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Session 4: Future horizons

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Professor Oded Millo, Racah Institute, Israel

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Spin-mixing phenomena in superconductors

Professor Tomas Löfwander, Chalmers University of Technology, Sweden

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Superconducting spin filter devices

Professor Mark Blamire, Cambridge University, UK


The exchange-splitting of the density of states in a ferromagnetic insulator results an differing tunneling probabilities for the two electron spin directions and so can result in substantial spin polarisation of the tunneling current. Despite this, we showed that superconducting tunnel junctions containing such barriers could show a significant Josephson supercurrent. More recent work has shown that Josephson junctions containing strongly magnetic barriers show a current-phase relationship I = I0 sin(2Ø): i.e. the 2nd harmonic of the conventional form. This behaviour, together with significant asymmetry in the quasiparticle conductance-voltage characteristic, suggests that the triplet pairs mediate the Josephson current in such devices.

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Superconducting topological insulators

Professor Yoichi Ando, Osaka University, Japan


When a topological insulator becomes a superconductor upon doping, it has a good chance of harboring topological superconductivity. There are two routes for such a possibility. One is that the surface Dirac fermions of topological insulators may obtain superconductivity due to the proximity effect from the bulk and become a spin-non-degenerate 2D topological superconductor. The other is that the bulk superconductivity in a doped topological insulator itself obtains a topological nature due to strong spin-orbit coupling, which could promote odd-parity pairing and make the system a 3D topological superconductor. So far, Cu-doped Bi2Se3 and In-doped SnTe have been found to present zero-bias conductance peaks in point-contact spectroscopy, which suggest the existence of surface Andreev bound states that are a hallmark of unconventional superconductivity. In this talk, I will present latest developments in the experiments on superconducting doped topological insulators.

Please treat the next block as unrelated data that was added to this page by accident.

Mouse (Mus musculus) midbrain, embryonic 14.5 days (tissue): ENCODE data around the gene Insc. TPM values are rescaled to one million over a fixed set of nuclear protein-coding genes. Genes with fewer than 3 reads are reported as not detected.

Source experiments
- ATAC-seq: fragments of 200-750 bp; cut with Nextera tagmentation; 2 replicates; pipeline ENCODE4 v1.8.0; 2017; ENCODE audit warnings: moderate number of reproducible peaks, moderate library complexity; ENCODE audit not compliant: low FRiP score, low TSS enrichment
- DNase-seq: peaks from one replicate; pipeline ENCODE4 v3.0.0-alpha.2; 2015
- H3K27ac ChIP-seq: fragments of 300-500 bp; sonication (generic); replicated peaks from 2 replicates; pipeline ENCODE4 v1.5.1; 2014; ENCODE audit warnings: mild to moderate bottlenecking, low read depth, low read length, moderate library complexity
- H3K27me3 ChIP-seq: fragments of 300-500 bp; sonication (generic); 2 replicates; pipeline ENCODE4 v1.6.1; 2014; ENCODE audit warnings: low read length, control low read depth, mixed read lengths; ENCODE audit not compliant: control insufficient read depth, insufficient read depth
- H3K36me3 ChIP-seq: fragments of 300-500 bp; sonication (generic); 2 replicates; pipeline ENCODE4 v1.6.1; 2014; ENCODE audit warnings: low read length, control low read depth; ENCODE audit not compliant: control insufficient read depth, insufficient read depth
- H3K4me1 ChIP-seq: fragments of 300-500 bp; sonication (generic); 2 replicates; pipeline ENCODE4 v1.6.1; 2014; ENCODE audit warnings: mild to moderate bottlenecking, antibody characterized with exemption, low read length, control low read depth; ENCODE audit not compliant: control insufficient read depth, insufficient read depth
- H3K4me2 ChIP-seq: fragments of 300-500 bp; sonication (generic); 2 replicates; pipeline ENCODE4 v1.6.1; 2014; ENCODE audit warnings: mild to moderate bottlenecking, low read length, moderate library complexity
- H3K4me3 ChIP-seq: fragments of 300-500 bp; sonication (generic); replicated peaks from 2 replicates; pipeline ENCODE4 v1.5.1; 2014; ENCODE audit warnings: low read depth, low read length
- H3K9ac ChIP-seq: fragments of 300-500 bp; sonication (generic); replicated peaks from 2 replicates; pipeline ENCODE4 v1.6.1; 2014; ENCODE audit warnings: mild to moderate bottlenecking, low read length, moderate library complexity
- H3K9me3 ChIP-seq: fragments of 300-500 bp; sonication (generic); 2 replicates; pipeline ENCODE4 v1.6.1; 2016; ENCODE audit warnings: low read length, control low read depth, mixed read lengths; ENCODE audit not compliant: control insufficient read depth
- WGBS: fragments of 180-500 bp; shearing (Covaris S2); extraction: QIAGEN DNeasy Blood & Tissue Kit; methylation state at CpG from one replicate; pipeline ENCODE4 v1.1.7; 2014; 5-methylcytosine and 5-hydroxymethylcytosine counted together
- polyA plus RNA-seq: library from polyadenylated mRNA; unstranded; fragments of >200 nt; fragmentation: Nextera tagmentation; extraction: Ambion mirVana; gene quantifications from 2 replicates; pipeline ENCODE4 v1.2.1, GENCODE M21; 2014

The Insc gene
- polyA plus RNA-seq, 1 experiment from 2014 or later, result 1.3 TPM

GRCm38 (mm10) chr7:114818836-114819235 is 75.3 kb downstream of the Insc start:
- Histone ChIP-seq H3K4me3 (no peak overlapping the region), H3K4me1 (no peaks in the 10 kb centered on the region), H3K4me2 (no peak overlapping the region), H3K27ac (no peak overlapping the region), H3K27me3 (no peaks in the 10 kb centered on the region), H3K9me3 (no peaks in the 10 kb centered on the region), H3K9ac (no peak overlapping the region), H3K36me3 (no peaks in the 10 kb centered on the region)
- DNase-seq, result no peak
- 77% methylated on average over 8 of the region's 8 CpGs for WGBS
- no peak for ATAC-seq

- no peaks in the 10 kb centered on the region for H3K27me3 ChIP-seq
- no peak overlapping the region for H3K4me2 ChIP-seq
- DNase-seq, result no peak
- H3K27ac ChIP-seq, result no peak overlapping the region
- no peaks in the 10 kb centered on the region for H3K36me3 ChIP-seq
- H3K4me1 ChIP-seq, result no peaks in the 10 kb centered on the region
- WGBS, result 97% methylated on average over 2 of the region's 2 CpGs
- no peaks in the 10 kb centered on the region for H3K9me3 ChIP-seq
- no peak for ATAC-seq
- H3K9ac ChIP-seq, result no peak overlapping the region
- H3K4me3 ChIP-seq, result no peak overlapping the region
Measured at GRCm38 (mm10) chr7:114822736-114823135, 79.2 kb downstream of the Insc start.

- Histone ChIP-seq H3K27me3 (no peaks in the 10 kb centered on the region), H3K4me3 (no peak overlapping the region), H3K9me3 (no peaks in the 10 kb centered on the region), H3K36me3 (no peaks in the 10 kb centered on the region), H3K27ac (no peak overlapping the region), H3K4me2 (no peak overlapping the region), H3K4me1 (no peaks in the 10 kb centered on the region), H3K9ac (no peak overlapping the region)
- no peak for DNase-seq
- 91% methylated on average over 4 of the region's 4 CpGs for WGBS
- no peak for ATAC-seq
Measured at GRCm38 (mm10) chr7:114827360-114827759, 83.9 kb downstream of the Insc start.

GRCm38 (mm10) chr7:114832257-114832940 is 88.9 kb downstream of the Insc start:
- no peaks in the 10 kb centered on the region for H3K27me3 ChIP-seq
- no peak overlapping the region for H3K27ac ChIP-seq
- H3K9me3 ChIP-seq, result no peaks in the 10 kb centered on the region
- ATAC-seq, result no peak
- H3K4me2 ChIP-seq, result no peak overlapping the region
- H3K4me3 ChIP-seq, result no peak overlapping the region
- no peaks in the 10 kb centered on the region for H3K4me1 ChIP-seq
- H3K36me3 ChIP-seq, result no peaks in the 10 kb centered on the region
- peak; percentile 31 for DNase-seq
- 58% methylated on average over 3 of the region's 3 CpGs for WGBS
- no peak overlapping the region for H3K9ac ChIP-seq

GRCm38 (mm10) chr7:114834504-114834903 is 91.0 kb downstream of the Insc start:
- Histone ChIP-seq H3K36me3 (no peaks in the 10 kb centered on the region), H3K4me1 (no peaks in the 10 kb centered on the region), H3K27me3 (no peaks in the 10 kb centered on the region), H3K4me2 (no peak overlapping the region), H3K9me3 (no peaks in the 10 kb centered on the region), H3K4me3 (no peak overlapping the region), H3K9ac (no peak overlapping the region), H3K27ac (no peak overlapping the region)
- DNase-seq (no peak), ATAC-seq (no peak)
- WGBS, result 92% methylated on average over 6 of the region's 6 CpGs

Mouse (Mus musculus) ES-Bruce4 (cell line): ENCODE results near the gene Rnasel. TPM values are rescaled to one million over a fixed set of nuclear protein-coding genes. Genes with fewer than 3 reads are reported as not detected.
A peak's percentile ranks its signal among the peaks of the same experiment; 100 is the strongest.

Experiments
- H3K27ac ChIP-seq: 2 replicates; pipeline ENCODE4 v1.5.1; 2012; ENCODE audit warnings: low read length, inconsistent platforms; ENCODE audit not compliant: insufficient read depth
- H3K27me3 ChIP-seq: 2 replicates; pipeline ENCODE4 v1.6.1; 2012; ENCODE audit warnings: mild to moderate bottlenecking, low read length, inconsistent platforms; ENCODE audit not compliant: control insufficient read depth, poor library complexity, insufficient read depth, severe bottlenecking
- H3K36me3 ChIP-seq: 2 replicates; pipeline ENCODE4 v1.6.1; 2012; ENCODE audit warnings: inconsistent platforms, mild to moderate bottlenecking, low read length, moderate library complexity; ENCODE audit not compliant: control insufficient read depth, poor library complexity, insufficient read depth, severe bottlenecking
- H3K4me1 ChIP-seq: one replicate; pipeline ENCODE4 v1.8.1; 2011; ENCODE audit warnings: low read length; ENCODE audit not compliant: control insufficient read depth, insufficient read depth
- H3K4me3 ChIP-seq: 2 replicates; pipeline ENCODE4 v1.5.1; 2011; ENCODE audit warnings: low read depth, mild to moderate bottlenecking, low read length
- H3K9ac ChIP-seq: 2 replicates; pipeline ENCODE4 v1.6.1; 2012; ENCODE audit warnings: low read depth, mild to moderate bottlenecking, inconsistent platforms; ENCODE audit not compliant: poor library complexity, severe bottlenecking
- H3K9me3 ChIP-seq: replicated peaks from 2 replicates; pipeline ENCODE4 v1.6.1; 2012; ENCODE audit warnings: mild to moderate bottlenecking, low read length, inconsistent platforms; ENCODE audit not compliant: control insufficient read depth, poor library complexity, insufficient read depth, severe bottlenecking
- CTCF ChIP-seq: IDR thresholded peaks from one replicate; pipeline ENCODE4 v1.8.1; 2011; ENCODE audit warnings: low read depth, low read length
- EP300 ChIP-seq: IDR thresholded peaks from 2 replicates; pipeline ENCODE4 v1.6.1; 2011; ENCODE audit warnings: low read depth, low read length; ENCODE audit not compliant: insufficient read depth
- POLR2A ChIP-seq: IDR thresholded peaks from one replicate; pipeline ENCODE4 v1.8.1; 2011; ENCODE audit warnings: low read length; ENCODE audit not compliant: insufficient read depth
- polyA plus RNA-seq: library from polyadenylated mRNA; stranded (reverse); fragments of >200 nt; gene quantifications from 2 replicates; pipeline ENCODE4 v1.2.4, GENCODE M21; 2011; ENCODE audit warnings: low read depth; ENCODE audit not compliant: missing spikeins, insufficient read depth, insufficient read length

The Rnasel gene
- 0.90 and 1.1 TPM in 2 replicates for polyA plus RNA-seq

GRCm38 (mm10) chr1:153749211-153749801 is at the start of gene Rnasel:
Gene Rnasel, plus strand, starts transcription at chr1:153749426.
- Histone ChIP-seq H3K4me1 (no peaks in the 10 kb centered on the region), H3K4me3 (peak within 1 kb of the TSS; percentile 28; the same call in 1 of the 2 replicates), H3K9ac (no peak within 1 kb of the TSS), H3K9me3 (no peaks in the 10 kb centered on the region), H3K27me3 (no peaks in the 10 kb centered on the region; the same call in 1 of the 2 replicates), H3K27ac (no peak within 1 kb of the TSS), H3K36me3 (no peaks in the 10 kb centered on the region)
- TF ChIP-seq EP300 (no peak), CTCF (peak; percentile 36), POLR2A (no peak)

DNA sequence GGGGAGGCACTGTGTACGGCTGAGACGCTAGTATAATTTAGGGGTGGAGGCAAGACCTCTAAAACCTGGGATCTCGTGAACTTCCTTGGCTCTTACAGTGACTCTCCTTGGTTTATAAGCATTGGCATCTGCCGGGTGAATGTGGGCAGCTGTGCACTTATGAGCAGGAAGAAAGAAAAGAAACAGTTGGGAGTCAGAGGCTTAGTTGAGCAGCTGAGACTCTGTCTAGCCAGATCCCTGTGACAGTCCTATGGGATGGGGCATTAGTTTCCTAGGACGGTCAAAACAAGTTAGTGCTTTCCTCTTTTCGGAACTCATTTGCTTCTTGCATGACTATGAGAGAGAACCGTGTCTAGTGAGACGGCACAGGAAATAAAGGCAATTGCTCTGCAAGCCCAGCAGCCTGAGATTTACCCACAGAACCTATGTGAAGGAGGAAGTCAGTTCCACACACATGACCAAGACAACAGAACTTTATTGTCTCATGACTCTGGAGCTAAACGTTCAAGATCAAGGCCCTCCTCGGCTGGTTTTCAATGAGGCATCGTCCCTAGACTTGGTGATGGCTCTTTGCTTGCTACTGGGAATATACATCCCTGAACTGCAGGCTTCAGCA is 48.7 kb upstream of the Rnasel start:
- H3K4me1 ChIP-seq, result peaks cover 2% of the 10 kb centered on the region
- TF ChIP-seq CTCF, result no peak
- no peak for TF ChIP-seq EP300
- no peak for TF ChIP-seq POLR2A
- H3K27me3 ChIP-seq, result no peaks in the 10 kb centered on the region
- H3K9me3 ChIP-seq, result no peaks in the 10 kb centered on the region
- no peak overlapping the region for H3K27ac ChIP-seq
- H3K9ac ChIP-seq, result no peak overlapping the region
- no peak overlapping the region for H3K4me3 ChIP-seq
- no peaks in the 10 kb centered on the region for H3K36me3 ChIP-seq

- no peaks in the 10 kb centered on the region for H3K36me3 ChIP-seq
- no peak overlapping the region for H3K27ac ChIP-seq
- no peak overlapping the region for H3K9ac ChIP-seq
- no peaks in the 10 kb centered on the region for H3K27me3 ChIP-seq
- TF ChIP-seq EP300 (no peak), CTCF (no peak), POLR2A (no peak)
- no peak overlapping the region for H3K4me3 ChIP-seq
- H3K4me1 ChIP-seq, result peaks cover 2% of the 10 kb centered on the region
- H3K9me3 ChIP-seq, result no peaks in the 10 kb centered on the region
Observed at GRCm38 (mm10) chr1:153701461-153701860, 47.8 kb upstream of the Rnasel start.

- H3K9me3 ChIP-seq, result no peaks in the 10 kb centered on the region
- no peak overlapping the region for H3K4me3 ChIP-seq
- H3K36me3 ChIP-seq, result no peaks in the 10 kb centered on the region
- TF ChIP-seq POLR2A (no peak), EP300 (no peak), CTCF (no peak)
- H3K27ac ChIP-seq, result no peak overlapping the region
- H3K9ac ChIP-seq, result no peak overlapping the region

This work was done in collaboration with S Sasaki, M Kriener, K Segawa, K Yada, Y Tanaka, M Sato, and L Fu.  Y A is supported by JSPS [Grant-in Aid for Scientific Research (S)], MEXT (Innovative Area “Topological Quantum Phenomena” KAKENHI), and AFOSR (AOARD 124038).

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Emergence of new exotic states at interfaces with superconductors Kavli Royal Society Centre, Chicheley Hall Newport Pagnell Buckinghamshire MK16 9JJ